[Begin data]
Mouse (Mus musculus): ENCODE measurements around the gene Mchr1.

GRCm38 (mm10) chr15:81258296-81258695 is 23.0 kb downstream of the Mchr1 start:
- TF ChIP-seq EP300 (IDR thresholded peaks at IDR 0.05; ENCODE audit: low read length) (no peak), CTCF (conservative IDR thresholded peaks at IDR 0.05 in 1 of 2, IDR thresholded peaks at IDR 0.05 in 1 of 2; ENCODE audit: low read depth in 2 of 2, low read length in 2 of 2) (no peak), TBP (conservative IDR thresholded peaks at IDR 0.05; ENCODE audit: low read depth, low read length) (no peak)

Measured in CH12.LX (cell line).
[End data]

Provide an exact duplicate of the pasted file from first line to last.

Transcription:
Mouse (Mus musculus): ENCODE measurements around the gene Mchr1.

GRCm38 (mm10) chr15:81258296-81258695 is 23.0 kb downstream of the Mchr1 start:
- TF ChIP-seq EP300 (IDR thresholded peaks at IDR 0.05; ENCODE audit: low read length) (no peak), CTCF (conservative IDR thresholded peaks at IDR 0.05 in 1 of 2, IDR thresholded peaks at IDR 0.05 in 1 of 2; ENCODE audit: low read depth in 2 of 2, low read length in 2 of 2) (no peak), TBP (conservative IDR thresholded peaks at IDR 0.05; ENCODE audit: low read depth, low read length) (no peak)

Measured in CH12.LX (cell line).